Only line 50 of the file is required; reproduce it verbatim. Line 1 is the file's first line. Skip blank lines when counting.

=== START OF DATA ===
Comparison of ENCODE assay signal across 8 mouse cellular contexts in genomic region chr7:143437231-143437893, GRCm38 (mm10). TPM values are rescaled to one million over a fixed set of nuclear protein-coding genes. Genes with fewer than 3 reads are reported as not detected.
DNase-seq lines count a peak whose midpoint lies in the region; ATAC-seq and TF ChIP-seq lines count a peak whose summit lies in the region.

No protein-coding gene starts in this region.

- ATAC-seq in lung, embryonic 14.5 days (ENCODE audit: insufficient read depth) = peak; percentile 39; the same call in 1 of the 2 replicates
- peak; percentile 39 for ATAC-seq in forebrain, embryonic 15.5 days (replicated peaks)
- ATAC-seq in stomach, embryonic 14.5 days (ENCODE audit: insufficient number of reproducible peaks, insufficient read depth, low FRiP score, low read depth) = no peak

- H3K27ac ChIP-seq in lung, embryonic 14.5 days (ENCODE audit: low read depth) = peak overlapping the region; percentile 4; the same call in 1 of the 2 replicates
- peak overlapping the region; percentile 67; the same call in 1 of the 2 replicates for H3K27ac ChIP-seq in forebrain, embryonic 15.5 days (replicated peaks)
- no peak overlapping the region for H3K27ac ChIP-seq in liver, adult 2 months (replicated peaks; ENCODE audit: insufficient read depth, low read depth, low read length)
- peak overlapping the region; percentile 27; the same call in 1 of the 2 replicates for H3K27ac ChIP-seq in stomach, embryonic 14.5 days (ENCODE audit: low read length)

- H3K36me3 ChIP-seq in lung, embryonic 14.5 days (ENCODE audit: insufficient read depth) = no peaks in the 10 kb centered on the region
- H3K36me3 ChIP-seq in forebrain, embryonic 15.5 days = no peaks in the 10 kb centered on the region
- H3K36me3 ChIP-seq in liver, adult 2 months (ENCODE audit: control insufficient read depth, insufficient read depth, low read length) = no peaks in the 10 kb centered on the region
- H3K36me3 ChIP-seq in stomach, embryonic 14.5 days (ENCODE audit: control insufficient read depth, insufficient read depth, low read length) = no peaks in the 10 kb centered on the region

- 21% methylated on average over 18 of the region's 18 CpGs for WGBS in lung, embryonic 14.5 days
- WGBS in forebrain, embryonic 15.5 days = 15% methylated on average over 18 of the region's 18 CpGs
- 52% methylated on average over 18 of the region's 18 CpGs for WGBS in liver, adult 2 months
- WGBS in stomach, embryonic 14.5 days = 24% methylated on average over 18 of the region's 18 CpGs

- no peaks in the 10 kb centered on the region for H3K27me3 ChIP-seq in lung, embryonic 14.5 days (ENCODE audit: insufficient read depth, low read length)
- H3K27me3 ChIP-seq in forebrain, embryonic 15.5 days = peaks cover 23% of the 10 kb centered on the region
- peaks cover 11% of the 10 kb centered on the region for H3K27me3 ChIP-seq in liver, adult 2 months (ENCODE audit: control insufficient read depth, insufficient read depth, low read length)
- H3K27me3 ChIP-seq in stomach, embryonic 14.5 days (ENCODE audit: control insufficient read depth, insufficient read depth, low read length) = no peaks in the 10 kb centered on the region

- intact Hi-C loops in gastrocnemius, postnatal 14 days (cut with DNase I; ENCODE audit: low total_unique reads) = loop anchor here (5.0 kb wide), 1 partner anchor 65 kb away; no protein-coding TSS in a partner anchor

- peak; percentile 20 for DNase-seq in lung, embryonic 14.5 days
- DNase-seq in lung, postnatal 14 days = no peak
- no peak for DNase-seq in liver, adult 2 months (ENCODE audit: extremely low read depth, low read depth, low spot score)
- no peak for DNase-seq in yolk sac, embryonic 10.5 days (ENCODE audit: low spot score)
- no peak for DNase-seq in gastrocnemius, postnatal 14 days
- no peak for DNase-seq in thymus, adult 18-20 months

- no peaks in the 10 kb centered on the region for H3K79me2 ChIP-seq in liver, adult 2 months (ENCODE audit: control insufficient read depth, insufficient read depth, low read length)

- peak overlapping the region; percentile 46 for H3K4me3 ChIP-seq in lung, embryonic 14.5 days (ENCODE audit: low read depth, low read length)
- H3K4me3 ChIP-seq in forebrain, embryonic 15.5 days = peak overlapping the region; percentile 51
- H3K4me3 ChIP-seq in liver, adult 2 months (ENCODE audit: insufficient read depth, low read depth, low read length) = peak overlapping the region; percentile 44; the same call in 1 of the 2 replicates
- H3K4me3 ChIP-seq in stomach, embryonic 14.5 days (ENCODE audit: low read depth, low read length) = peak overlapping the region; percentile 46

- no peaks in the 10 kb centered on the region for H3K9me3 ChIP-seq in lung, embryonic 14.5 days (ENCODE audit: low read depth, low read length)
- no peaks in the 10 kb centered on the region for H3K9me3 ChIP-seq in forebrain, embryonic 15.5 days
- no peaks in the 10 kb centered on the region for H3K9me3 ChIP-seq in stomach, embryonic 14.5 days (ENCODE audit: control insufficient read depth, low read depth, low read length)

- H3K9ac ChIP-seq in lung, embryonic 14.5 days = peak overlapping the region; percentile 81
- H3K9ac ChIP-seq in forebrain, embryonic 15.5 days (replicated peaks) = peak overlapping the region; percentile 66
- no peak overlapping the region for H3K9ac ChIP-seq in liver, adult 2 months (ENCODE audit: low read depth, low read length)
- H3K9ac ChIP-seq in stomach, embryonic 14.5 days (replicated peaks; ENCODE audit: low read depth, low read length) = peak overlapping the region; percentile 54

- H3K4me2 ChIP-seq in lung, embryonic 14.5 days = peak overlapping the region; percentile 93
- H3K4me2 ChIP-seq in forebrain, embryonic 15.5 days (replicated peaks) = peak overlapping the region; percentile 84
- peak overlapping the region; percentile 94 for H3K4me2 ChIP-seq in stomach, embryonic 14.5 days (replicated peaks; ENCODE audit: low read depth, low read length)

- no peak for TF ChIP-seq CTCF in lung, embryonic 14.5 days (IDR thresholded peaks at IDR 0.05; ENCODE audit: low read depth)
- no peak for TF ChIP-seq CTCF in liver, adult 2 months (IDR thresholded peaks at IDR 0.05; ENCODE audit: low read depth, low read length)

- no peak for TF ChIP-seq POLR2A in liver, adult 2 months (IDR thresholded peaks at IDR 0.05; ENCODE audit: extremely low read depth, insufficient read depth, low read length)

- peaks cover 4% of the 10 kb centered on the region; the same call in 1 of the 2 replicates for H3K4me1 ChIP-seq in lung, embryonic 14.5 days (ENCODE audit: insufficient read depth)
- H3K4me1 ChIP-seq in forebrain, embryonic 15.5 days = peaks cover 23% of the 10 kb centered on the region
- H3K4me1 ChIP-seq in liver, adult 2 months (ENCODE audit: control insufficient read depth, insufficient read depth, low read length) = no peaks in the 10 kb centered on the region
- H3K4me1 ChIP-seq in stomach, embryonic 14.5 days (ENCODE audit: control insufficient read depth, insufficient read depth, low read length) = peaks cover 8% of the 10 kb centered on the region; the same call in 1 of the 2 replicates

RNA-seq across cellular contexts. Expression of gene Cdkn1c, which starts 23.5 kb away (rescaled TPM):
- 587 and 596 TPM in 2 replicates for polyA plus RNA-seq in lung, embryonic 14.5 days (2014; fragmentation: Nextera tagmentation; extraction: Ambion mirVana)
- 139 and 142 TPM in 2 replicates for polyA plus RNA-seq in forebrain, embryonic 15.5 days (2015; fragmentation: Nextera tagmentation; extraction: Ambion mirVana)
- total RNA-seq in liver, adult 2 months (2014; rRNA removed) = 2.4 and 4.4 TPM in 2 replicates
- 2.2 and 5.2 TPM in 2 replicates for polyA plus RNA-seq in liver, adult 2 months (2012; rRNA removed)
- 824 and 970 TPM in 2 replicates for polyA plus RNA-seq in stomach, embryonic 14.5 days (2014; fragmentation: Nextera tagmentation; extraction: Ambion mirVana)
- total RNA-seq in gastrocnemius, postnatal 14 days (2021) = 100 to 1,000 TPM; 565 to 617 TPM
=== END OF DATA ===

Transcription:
- H3K4me1 ChIP-seq in liver, adult 2 months (ENCODE audit: control insufficient read depth, insufficient read depth, low read length) = no peaks in the 10 kb centered on the region